September 9, 2002

September 9, 2002

Cops Ink Pact for Pay Hike, Claim Victory

By William Mauldin
Staff Reporter for the Sun

After working without a contract for more than two years, the police union yesterday signed a two-year agreement giving officers a retroactive 11.5% pay increase.

The union claimed victory yesterday because police would not have to work extra days for the money, but Mayor Bloomberg said the "expensive arbitration" was a "missed opportunity" for police to win better pay through non-binding negotiations with the city, similar to the teachers union.

The police officers are going to come out with less, and the public is going to get less," Mr. Bloomberg said. He said the city could have avoided up to $6 million in legal fees if the union had accepted a similar pay increase offered under Mayor Giuliani's administration instead of opting for binding arbitration.

"The Patrolmen's Benevolent Association is going to get to the penny what Rudolph Giuliani offered them over a year ago," Mr. Bloomberg said.

But PBA presidend Patrick Lynch called the agreement a "good first step ... This is significant because it is a pattern-breaking deal. Although New York City police officers deserve much, much more, this does recognize that they're different than other workers and puts us on the road to fixing the salary structure."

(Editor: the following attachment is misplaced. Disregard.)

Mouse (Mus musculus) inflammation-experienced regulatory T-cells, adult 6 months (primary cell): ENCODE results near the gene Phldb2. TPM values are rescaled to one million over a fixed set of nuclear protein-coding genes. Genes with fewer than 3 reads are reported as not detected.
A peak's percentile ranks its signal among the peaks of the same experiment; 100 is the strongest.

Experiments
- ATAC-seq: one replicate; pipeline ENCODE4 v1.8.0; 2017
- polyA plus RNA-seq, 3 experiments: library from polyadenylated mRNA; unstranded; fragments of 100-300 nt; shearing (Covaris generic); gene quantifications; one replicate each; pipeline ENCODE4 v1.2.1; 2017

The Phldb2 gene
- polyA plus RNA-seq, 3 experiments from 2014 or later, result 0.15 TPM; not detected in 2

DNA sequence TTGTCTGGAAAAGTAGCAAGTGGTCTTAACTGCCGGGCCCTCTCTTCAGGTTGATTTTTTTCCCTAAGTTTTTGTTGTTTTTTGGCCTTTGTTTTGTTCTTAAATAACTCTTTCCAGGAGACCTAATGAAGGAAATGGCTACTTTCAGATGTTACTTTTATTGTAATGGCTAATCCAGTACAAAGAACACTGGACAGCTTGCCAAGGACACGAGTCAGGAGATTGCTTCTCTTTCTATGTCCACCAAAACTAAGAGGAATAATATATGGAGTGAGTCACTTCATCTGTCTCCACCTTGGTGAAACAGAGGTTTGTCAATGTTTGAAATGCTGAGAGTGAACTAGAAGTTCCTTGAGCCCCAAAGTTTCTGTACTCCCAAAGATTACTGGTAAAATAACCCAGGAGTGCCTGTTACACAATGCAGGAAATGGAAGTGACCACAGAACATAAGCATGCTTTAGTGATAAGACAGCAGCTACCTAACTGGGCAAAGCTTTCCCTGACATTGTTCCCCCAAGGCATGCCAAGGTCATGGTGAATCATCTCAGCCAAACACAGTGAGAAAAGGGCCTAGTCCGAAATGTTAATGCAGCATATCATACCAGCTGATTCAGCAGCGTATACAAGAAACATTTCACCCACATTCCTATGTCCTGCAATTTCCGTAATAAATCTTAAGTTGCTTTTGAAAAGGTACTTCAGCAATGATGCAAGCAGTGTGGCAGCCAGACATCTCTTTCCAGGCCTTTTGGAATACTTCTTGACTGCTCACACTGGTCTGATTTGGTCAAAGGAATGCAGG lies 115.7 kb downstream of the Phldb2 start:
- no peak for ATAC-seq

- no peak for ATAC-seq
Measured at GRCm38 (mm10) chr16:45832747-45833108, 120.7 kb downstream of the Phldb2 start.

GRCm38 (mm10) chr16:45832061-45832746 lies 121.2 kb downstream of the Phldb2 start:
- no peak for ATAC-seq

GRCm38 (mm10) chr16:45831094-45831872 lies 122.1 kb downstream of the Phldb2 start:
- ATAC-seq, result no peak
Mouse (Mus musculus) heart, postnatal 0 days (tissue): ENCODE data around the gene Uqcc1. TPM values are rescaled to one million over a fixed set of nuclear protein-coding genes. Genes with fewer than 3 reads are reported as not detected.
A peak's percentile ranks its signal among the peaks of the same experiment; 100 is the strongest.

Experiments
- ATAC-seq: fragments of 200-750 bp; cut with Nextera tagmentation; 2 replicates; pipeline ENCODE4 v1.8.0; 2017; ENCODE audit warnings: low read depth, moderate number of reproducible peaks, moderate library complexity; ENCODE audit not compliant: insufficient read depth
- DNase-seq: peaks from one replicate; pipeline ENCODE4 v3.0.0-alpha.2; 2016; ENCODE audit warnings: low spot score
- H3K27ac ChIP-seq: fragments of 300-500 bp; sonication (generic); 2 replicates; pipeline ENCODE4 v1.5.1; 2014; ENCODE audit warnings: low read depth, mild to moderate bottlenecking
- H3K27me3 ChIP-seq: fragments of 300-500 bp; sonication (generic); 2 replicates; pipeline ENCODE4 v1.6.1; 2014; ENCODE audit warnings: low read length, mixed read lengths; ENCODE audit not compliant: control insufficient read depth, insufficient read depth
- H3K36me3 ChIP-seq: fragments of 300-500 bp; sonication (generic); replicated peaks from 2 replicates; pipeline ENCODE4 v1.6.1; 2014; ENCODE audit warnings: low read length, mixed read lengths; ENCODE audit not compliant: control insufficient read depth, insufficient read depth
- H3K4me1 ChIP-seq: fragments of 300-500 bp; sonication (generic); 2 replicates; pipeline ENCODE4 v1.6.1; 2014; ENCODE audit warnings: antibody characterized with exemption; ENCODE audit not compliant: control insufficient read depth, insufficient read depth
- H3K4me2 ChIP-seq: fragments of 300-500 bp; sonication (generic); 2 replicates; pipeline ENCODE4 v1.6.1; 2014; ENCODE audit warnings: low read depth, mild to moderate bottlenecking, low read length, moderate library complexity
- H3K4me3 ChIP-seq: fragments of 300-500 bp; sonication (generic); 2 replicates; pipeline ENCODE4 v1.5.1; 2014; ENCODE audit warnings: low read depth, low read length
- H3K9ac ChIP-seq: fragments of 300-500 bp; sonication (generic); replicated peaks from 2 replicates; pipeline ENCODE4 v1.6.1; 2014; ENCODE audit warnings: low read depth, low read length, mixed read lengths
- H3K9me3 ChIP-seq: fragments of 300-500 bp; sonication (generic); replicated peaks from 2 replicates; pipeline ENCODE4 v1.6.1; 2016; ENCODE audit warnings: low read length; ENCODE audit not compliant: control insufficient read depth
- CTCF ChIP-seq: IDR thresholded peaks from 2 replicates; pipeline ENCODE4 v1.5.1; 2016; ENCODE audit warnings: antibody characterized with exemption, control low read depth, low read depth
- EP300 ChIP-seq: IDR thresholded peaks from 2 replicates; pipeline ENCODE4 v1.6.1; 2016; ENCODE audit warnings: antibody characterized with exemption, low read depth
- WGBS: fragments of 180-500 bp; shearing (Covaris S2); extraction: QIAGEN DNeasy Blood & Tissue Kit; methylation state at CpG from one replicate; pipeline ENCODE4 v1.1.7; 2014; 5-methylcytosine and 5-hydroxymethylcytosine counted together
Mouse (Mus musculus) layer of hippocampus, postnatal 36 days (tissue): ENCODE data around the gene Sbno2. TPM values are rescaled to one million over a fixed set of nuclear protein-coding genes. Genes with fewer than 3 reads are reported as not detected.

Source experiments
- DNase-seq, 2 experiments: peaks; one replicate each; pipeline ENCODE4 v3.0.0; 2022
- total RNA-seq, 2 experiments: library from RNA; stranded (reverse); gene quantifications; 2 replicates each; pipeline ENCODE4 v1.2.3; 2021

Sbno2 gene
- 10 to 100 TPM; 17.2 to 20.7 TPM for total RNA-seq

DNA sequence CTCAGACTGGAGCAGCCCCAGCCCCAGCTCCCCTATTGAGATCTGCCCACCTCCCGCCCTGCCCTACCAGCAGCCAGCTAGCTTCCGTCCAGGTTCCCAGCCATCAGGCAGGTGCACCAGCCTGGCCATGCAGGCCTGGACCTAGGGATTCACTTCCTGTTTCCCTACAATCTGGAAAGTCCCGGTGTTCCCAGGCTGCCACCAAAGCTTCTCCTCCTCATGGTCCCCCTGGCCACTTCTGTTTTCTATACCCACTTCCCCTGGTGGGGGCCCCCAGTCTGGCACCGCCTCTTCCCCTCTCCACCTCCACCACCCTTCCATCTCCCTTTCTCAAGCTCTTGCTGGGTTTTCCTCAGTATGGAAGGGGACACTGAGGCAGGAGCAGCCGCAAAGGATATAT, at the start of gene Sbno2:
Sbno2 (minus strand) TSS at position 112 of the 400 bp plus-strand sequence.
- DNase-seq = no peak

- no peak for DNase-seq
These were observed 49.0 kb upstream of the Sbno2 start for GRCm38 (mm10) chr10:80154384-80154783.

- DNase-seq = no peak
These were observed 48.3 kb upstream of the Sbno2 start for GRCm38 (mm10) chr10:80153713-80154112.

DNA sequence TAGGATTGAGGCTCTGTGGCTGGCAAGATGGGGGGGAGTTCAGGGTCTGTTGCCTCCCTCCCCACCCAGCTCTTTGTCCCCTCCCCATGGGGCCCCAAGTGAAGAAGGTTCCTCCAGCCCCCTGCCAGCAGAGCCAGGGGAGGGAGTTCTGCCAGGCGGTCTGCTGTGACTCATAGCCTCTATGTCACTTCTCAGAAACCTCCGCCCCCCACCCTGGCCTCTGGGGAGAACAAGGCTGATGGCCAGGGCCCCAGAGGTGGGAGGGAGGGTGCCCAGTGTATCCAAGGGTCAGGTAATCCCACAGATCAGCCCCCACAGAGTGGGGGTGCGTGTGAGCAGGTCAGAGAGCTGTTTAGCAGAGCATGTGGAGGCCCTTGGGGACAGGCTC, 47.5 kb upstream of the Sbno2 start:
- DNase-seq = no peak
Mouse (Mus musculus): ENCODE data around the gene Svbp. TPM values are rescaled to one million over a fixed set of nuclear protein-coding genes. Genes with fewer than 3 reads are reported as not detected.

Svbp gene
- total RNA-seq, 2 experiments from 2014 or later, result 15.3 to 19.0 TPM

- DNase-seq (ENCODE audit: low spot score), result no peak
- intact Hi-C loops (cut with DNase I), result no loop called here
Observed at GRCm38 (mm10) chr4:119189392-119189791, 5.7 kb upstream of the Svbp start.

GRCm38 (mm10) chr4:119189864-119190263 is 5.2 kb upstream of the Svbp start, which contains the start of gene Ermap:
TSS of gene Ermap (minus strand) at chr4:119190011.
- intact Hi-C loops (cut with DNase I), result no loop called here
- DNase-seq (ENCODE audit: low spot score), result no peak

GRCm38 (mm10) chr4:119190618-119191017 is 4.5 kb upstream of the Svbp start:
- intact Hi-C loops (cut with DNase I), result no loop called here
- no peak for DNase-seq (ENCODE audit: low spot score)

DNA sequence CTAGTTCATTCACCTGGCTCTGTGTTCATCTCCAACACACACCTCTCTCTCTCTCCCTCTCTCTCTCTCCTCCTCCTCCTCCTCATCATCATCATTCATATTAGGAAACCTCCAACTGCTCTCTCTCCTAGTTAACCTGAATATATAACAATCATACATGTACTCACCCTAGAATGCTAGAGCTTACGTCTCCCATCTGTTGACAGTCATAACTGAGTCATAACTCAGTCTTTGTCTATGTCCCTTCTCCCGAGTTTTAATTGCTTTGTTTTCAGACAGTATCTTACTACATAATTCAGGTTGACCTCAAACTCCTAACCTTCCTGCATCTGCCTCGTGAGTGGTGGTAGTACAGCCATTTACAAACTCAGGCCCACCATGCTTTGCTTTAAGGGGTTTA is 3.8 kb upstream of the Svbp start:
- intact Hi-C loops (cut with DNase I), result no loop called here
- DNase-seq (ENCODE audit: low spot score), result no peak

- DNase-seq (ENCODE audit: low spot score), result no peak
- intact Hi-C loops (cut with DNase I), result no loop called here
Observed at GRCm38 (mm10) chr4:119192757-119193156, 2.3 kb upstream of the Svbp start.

Under the agreement, the starting yearly salary for a rank-and-file police officer will rise from $31,305 to $34,514. The top pay for five-year veteran patrolmen shifts from $49,023 to $54,048. The salary increase is about 10%. The other 1.5% is in increased benefits.

The police union wanted a 23% pay increase over two years, a much higher salary boost than other city departments have received.

"We run toward a gun, while everyone else runs away. We need to be compensated differently," said a union spokesman, Albert O'Leary.

The union staged a massive rally in Times Square on August 15 after several newspapers reported that the binding arbitration was only going to give police officers a 10% raise while requiring them to appear at work an extra 10 times a year.

In fact, the arbitration panel never considered requiring cops to show up more times to work, according to the executive directory of the state Public employment Relations Board, James Edgar.

"Unless it was brought up in the testimonial phase ... it couldn't be brought up at the panel," Mr. Edgar said. The state board, known as PERB, was charged with selecting the three-man arbitration panel for the negotiations.

Mr. Edgar said police could expect a lump-sum payment for the extra salary they would have received over the two years since the union's old contract expired in August 2000.

The union is seeking yet another contract with the city because the two-year agreement announced yesterday has already expired.

The salary increases in yesterday's contract were based on the city's financial muscle in 2000, while the next union contract will take into account the city's current financial woes.

"They'll be the first in line at the soup kitchen, but there's nothing to hand out," said a spokesman for the mayor, Jordan Barowitz.

In recent months Mr. Bloomberg has warned all city agencies to trim expenses as the city struggles to balance its budget.

"The city is required by law to have a balanced budget," the mayor said. "The only way anybody's going to get any raises in the future is through productivity enhancements. We are only going to be able to pay people more ... by finding ways to do more with less."